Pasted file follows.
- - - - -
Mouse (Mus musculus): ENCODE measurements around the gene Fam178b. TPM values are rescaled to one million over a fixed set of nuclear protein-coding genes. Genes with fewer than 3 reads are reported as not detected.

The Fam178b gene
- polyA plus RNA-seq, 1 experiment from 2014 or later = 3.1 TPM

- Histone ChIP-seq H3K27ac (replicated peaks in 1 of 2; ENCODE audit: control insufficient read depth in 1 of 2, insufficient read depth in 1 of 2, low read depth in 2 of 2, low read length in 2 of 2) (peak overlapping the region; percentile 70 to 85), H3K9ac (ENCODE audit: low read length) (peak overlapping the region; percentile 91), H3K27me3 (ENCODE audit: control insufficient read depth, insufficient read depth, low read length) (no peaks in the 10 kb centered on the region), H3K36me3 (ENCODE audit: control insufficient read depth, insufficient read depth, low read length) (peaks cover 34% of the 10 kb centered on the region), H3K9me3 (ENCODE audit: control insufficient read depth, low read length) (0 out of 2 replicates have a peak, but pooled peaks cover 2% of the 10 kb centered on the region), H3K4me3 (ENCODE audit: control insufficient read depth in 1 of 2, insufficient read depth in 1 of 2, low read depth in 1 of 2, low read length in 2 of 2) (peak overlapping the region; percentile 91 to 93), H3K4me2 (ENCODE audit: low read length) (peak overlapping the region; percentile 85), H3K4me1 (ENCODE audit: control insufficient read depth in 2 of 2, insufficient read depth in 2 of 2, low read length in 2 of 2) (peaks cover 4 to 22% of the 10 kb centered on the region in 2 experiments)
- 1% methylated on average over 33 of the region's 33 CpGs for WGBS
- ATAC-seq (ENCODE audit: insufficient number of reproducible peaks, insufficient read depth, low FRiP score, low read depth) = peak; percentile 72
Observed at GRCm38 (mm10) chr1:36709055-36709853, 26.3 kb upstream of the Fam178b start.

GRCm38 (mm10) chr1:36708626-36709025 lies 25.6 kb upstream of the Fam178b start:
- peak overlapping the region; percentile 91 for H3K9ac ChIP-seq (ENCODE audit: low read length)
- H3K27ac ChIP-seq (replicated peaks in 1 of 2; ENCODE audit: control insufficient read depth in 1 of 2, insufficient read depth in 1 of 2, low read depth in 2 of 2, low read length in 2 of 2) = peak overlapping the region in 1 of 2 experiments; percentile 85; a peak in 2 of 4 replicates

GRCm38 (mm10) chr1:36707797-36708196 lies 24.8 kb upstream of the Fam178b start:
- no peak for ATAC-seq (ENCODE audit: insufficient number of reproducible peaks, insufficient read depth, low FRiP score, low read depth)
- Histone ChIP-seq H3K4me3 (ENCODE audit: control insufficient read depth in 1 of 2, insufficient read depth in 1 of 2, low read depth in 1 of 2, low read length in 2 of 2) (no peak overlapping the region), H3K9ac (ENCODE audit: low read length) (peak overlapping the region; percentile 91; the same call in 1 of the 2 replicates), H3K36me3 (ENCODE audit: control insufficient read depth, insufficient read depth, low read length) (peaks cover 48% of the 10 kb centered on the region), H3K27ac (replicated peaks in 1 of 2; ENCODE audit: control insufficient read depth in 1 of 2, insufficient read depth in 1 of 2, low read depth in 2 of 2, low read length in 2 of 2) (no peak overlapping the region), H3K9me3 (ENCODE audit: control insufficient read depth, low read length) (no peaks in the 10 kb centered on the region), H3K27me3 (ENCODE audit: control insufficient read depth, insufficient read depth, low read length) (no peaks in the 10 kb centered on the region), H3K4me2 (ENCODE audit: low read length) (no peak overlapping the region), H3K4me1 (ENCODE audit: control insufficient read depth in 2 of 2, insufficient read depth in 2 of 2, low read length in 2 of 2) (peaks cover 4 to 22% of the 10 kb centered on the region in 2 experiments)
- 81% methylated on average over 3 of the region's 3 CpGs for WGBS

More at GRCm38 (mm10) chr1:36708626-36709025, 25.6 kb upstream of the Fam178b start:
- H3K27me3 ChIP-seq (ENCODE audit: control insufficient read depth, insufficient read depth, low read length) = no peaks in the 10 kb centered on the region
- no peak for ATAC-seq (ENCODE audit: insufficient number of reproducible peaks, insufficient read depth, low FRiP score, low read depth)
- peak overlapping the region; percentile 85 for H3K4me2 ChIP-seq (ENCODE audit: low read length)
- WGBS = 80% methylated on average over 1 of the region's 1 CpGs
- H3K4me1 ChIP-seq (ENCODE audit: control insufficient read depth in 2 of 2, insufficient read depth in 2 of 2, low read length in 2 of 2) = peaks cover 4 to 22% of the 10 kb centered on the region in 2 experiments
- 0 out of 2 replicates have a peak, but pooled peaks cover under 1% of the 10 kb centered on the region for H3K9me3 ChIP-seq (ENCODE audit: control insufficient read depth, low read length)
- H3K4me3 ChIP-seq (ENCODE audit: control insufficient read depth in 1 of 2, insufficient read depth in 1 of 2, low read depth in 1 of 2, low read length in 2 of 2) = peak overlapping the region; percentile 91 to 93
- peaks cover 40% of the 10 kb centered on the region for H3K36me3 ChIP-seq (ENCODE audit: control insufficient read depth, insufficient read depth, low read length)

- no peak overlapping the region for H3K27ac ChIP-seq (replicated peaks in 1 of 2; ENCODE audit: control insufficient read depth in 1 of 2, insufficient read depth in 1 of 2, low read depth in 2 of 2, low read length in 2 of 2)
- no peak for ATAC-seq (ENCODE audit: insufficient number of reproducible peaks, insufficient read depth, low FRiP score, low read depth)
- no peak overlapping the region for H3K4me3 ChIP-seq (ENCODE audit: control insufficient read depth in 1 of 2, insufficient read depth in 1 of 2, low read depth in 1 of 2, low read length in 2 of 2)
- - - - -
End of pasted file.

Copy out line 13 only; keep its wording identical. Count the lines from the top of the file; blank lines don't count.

- Histone ChIP-seq H3K4me3 (ENCODE audit: control insufficient read depth in 1 of 2, insufficient read depth in 1 of 2, low read depth in 1 of 2, low read length in 2 of 2) (no peak overlapping the region), H3K9ac (ENCODE audit: low read length) (peak overlapping the region; percentile 91; the same call in 1 of the 2 replicates), H3K36me3 (ENCODE audit: control insufficient read depth, insufficient read depth, low read length) (peaks cover 48% of the 10 kb centered on the region), H3K27ac (replicated peaks in 1 of 2; ENCODE audit: control insufficient read depth in 1 of 2, insufficient read depth in 1 of 2, low read depth in 2 of 2, low read length in 2 of 2) (no peak overlapping the region), H3K9me3 (ENCODE audit: control insufficient read depth, low read length) (no peaks in the 10 kb centered on the region), H3K27me3 (ENCODE audit: control insufficient read depth, insufficient read depth, low read length) (no peaks in the 10 kb centered on the region), H3K4me2 (ENCODE audit: low read length) (no peak overlapping the region), H3K4me1 (ENCODE audit: control insufficient read depth in 2 of 2, insufficient read depth in 2 of 2, low read length in 2 of 2) (peaks cover 4 to 22% of the 10 kb centered on the region in 2 experiments)